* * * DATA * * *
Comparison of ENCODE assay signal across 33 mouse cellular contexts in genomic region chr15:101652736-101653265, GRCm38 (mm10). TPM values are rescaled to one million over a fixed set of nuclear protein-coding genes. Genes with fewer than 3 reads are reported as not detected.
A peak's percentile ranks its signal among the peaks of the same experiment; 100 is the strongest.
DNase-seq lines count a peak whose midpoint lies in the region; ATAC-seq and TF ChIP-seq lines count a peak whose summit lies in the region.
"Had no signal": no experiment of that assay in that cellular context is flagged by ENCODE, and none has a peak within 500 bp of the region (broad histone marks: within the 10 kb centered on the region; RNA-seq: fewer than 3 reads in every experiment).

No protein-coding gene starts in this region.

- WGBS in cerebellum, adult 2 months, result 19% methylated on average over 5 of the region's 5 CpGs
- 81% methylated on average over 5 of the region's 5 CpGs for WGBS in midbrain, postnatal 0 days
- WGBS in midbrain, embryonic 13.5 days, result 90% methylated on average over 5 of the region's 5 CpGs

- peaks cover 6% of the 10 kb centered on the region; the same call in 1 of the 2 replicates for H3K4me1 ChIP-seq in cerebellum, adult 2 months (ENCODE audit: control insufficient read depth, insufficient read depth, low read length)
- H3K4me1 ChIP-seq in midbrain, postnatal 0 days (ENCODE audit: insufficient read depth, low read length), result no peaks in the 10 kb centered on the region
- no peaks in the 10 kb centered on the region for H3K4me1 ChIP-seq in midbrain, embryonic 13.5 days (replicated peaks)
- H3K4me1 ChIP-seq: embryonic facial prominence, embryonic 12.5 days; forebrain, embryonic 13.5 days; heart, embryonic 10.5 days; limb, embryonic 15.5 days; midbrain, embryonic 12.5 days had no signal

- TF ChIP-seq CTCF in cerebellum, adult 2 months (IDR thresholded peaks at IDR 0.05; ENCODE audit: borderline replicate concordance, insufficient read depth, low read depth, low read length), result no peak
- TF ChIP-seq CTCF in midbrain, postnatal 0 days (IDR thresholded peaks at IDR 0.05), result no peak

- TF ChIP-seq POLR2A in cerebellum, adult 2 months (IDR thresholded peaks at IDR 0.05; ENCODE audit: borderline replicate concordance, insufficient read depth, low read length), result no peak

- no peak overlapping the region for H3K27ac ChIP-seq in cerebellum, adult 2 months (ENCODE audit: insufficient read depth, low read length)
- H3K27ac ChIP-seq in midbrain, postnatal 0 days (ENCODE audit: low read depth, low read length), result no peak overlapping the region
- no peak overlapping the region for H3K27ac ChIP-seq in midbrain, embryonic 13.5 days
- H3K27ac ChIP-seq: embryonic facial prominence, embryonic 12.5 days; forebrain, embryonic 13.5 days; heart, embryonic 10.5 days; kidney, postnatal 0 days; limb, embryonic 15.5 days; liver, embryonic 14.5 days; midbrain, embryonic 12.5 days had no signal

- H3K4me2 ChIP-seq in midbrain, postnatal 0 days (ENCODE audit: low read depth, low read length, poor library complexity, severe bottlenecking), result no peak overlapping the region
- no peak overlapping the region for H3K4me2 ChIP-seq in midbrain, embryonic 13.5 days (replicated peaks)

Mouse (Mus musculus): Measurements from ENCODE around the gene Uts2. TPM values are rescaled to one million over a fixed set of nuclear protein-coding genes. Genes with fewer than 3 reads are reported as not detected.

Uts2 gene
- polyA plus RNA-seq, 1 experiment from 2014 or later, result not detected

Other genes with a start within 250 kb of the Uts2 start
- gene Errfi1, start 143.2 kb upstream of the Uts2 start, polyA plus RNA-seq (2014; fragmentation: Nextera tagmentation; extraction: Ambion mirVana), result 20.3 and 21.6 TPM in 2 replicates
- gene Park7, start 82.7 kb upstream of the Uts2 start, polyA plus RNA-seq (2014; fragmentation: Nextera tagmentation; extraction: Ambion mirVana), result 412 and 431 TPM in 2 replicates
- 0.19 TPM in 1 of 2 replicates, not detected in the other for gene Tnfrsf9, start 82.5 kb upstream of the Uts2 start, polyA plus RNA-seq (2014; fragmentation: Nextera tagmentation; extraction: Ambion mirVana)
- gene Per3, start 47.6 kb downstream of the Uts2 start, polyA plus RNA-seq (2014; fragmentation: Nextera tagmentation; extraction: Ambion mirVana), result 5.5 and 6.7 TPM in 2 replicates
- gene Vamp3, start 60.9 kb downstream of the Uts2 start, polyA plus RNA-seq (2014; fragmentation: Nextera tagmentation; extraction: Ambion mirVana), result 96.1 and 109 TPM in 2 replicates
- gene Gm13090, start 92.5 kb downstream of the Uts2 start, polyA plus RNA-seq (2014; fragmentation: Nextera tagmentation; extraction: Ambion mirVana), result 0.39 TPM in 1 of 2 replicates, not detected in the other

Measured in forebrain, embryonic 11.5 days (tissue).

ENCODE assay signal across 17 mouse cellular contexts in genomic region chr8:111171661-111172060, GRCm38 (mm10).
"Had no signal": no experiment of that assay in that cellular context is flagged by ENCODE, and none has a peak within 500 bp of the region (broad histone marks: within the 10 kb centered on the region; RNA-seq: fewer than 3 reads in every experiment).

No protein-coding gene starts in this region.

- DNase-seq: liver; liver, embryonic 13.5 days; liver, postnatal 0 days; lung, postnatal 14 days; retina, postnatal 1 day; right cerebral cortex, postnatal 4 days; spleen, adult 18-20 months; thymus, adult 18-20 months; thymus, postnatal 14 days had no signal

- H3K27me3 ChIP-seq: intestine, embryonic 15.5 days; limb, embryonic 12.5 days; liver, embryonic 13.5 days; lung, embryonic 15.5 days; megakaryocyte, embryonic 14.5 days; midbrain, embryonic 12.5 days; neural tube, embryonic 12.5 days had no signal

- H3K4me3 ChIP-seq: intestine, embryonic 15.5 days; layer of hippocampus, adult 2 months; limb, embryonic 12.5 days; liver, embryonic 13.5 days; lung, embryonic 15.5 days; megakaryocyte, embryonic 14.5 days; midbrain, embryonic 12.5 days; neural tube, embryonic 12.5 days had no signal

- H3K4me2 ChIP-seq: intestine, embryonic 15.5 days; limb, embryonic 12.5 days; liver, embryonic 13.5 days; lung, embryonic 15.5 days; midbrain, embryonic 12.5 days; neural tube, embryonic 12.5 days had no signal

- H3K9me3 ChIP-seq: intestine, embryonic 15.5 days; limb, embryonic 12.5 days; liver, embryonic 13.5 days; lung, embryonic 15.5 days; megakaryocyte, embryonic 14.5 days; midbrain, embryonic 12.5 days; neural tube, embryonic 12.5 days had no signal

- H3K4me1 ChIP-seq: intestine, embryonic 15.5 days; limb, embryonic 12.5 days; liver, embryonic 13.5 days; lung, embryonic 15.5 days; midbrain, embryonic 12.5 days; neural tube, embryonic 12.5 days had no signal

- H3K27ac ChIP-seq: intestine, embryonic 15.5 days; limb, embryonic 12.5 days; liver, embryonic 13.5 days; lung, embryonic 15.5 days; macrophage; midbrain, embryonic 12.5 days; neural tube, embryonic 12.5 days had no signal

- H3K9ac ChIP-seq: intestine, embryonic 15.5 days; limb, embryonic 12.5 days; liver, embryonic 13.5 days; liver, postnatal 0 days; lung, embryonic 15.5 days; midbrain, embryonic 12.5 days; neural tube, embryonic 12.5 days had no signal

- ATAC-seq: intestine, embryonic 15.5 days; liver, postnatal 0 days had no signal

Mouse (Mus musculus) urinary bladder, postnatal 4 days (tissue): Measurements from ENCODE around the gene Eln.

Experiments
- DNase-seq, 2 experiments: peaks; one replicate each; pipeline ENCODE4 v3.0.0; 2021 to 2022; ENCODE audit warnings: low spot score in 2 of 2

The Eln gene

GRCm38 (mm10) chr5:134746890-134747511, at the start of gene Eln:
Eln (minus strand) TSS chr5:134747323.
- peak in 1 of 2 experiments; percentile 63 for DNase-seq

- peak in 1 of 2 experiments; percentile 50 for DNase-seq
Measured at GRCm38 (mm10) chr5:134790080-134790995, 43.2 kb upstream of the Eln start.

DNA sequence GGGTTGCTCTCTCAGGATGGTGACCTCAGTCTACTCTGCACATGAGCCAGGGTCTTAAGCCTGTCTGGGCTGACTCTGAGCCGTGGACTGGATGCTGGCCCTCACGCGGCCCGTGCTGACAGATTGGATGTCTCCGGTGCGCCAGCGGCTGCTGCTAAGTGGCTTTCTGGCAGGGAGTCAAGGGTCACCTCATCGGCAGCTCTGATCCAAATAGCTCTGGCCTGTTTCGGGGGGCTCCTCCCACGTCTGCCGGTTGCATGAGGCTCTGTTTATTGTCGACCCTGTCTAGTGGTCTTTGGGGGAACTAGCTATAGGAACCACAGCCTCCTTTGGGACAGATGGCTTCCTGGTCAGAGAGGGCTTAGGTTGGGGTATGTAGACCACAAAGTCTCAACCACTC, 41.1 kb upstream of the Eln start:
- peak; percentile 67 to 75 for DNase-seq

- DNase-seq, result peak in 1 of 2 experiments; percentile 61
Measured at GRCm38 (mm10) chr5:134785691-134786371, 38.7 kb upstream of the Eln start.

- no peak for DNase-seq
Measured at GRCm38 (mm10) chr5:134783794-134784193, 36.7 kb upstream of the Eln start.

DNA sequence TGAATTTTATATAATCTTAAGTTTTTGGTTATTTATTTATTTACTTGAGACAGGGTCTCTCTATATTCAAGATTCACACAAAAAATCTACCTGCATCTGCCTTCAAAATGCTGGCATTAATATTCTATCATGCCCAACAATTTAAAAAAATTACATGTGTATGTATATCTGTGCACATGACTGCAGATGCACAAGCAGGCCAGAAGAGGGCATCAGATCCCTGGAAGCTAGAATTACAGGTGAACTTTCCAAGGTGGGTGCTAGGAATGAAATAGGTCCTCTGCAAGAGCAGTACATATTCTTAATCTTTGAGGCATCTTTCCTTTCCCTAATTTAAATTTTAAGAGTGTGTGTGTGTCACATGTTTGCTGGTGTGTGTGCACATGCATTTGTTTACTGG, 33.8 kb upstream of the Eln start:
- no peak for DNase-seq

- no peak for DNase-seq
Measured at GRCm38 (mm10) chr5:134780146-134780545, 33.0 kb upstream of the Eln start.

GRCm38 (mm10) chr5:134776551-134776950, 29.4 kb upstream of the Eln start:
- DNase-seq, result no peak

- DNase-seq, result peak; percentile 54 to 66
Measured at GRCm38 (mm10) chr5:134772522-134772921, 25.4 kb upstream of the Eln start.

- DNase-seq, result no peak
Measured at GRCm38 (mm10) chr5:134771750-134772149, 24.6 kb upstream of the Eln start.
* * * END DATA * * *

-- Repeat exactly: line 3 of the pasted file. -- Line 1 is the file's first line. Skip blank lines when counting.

DNase-seq lines count a peak whose midpoint lies in the region; ATAC-seq and TF ChIP-seq lines count a peak whose summit lies in the region.